Civil Rights, Film

Political Movies

The Best ManPolitics on the Big Screen

It’s been a while since Hollywood produced a really good political film. With the exception of Primary Colors and Frost/Nixon, I’m hard pressed to name another really good recent film with a political theme. I’ve got to go back to the 60’s to begin my “best of the best” list.

So, lets go to the movies and consider politics on the big screen.

Gore Vidal, to the extent he is remembered at all these days, is recalled as a relic of the 60’s thanks to his feuds with Norman Mailer, his lefty politics, etc. Vidal, a really fine writers, deserves much better, not least for his play – and screenplay – for one of the best political movies ever – The Best Man.

The 1964 movie has a superb cast – Henry Fonda, Cliff Robertson and Lee Tracy (who won an Academy Award). Order it up on Netflix and revel in the black and white, 1960’s atmosphere of a vicious campaign for the White House. See if you can match up the characters with the real politicos of the time. JFK, Truman and Stevenson, according to some, were Vidal’s inspiration. It is a very good film and good political theater featuring a cameo from the great ABC newsman Howard K. Smith. If Vidal did nothing else in his long, literary life (and he did) this screen play would stand alone as a worthy piece of work, worthy of a great writing career. One of my all-time favorite movies, and a great play, too.

Other favorite “political” movies:

  • Mr. Smith Goes to Washington, the Frank Capra classic from 1939. Capra had the misfortune to make his great political film in the same year with Gone with the Wind, Goodbye Mr. Chips, Stagecoach and The Wizard of Oz, among others. Still the story of naive, freshman Sen. Jefferson Smith endures. True story, members of the Senate hated – absolutely loathed – Capra’s film. Majority Leader Alben Barkley went to the premier in Washington, D.C, left in a huff and condemned the movie the next day as an outrage. Senators didn’t behave like that, Barkley fumed, and Capra had dishonored the U.S. Senate. Then, as now, the Senators didn’t get it. The public loved Capra’s film. The filibuster scene, Jimmy Stewart in a sweat trying to uphold the honor of the world’s great deliberative body, is a classic of American cinema.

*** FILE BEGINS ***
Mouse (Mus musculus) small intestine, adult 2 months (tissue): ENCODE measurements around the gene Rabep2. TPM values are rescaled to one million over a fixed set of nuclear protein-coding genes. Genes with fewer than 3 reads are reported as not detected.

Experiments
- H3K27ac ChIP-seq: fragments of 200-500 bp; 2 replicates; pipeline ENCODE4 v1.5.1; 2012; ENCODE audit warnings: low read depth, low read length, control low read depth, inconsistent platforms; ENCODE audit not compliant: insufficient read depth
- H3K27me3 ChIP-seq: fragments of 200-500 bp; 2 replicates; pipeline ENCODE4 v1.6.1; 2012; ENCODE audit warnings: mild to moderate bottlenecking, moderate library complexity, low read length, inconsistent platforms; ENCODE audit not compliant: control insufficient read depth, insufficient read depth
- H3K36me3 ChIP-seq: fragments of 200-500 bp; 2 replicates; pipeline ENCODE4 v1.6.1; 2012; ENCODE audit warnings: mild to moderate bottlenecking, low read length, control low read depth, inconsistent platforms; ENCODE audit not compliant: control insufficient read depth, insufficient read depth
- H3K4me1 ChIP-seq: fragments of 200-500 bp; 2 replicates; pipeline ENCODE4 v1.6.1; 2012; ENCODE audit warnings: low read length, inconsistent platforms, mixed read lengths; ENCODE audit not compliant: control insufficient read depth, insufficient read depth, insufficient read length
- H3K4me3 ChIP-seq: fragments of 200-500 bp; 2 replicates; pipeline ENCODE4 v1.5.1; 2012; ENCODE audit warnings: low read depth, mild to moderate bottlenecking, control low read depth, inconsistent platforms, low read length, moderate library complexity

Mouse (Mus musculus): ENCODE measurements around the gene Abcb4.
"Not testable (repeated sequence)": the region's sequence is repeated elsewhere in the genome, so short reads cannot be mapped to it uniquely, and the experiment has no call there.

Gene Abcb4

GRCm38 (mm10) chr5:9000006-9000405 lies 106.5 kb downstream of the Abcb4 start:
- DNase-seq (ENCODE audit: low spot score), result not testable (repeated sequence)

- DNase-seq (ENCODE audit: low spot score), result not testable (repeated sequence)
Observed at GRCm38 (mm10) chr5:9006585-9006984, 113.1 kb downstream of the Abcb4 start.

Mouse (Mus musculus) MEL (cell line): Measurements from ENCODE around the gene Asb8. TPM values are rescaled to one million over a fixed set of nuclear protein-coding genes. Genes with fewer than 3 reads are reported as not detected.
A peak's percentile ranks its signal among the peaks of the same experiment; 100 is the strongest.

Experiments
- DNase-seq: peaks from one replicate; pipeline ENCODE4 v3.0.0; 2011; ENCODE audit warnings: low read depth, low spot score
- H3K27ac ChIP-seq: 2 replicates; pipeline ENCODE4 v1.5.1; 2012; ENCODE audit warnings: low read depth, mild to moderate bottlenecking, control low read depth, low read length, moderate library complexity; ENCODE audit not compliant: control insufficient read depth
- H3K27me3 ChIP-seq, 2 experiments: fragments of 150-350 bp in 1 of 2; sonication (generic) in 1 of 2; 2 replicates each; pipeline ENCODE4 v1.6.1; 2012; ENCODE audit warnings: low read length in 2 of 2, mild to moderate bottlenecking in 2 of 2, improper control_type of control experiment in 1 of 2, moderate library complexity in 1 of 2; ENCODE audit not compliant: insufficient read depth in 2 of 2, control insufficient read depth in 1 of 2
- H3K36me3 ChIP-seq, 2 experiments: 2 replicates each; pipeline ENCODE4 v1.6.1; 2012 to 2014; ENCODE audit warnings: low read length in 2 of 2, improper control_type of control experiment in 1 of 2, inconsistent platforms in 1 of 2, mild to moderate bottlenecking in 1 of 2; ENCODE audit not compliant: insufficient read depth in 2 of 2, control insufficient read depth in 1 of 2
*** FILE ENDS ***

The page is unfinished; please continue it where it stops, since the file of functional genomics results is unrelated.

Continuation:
• Seven Days in May. The John Frankenheimer film, also from 1964, is a classic story of ambition, honor and respect for the American tradition of civilian control of the military. Kirk Douglas is superb as the Marine colonel who helps thwart a military coup. The authors, Fletcher Knebel and Charles Bailey, reportedly got the idea for their novel after interviewing Air Force Gen. Curtis “bomb them back to the stone age” LeMay. JFK read the book and thought it not all that unthinkable that the kind of military coup depicted in the film could occur in the USA. Great film, cautionary tale

  • In 1957, Andy Griffith – yes, that Andy Griffith – starred in a terrific movie – A Face in the Crowd. Elia Kazin directed the film as an early cautionary tale about the incredible power of television as a source of personal power and political propaganda. The film has a great cast, including the wonderful Lee Remick in her debut role. As a post-McCarthy piece of Hollywood magic, this is a a great film.

  • And, number five – so many to chose from – Judgment at Nuremburg, All the President’s Men, Michael Collins, Citizen Kane, but I have to pick All the Kings Men, the original version from 1949 with Broderick Crawford. A not-so-fictionalize account of the career of Huey P. Long, the film was based on the Robert Penn Warren novel of the same name. It won the Best Picture of 1950 and awards for the top actors, too. A great story about political power and the good, and not so good, it can accomplish.

So many films, so little time. If you love politics and the great American story, any of these will be worth a couple of hours. I’m betting you’ll still be thinking and talking about them days after the credits fade. See you at the movies.